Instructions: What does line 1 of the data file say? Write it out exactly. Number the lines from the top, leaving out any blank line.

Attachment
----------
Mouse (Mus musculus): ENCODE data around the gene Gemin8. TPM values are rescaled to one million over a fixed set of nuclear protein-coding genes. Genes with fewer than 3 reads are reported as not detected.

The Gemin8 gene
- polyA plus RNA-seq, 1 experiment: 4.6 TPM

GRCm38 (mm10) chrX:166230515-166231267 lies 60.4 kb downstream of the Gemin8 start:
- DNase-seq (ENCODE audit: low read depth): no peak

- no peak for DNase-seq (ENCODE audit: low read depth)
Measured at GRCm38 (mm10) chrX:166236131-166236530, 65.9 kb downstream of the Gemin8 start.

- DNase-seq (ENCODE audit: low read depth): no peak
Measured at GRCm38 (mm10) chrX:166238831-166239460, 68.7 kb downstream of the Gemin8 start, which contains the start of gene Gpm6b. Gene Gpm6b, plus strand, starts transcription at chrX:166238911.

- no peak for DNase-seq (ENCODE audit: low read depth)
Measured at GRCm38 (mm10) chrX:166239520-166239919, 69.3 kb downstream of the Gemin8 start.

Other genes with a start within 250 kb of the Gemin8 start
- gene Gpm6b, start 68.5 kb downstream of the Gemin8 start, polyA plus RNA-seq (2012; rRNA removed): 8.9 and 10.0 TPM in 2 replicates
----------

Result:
Mouse (Mus musculus): ENCODE data around the gene Gemin8. TPM values are rescaled to one million over a fixed set of nuclear protein-coding genes. Genes with fewer than 3 reads are reported as not detected.